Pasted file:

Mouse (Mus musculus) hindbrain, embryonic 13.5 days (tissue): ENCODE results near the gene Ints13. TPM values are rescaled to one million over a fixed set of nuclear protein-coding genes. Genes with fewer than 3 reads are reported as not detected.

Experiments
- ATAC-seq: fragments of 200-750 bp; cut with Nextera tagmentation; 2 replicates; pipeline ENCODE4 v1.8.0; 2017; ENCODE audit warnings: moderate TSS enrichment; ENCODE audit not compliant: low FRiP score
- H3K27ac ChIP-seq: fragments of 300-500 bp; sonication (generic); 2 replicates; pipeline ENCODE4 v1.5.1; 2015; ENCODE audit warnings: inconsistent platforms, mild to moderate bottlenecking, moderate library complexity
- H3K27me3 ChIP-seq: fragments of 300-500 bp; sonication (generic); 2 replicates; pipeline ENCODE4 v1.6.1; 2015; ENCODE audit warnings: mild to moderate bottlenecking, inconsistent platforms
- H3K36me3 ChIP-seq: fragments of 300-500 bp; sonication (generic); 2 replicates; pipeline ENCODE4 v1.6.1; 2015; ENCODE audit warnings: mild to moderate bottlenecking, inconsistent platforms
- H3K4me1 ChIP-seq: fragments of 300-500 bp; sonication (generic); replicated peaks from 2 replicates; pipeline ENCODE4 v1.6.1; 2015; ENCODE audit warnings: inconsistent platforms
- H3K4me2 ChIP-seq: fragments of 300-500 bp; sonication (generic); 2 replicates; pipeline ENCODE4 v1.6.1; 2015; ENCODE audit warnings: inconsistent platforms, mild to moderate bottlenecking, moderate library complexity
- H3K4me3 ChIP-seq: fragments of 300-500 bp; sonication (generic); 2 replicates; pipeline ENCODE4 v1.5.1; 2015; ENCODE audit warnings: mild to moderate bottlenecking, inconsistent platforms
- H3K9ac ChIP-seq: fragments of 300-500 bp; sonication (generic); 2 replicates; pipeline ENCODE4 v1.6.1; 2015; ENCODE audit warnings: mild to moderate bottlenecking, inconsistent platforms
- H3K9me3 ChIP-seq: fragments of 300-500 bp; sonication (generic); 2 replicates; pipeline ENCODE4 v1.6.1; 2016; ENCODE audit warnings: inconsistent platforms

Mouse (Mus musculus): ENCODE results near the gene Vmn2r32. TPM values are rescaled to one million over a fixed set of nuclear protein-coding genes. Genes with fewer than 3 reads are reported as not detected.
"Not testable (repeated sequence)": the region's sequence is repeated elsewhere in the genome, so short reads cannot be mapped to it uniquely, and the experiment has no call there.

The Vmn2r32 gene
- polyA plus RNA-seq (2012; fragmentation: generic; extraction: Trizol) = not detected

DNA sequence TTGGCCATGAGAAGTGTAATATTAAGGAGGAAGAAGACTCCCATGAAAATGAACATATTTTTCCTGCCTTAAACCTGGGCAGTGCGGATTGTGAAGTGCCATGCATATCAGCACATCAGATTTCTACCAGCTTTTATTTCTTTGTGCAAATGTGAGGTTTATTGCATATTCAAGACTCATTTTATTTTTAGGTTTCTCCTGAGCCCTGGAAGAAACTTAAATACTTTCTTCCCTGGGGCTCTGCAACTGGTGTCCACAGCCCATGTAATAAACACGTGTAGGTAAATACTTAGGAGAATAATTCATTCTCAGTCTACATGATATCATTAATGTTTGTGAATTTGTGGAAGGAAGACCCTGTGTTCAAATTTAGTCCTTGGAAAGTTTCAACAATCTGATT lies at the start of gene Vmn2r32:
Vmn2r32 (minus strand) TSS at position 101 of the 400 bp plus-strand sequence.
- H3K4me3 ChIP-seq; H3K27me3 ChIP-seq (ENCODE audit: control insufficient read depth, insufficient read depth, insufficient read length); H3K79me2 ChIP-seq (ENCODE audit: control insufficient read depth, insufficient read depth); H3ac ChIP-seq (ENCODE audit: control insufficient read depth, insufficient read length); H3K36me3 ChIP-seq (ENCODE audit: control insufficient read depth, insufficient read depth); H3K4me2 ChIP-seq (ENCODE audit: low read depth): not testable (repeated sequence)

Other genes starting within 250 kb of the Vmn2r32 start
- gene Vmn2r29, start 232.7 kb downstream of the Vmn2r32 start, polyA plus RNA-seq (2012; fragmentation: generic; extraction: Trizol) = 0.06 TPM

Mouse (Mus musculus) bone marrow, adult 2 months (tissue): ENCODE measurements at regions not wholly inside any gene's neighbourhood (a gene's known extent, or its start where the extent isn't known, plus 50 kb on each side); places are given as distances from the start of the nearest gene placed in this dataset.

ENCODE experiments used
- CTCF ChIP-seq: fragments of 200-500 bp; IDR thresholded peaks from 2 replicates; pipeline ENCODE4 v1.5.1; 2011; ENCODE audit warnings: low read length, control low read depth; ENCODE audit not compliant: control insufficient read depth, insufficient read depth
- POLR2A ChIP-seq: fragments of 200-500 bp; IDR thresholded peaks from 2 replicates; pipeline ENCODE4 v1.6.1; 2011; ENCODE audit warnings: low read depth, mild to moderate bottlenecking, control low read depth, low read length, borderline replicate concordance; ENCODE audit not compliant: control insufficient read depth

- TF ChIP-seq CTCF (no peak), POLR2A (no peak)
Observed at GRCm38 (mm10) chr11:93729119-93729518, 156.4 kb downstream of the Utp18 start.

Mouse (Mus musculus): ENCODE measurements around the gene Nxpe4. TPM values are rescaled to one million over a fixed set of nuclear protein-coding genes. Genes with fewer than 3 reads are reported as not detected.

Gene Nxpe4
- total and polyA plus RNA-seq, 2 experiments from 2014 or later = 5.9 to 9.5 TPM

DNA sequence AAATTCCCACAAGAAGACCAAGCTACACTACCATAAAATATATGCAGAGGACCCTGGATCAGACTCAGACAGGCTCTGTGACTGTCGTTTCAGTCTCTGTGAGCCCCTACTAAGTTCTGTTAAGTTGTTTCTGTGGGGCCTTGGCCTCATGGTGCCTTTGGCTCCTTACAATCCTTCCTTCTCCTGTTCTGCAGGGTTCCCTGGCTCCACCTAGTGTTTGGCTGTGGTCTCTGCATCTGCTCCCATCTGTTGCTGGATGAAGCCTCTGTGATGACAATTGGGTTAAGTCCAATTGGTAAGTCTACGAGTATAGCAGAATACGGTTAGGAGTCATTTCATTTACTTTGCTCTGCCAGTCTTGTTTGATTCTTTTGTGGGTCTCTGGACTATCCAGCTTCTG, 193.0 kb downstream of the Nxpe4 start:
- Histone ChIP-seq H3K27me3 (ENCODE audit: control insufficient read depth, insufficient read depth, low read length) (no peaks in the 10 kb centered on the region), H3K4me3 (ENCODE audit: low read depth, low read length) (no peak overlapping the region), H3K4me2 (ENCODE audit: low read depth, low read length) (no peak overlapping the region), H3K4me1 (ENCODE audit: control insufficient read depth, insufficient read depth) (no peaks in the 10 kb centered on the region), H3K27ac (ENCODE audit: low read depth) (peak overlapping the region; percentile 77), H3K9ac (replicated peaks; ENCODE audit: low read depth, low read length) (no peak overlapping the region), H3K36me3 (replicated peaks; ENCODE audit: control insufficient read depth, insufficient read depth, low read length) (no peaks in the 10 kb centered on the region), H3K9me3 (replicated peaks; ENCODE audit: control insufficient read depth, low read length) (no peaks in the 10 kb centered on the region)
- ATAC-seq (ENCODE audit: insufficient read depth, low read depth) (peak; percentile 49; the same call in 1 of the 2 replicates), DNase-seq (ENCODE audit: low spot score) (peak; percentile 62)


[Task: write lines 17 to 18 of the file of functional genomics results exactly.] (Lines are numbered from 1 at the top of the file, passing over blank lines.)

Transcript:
Vmn2r32 (minus strand) TSS at position 101 of the 400 bp plus-strand sequence.
- H3K4me3 ChIP-seq; H3K27me3 ChIP-seq (ENCODE audit: control insufficient read depth, insufficient read depth, insufficient read length); H3K79me2 ChIP-seq (ENCODE audit: control insufficient read depth, insufficient read depth); H3ac ChIP-seq (ENCODE audit: control insufficient read depth, insufficient read length); H3K36me3 ChIP-seq (ENCODE audit: control insufficient read depth, insufficient read depth); H3K4me2 ChIP-seq (ENCODE audit: low read depth): not testable (repeated sequence)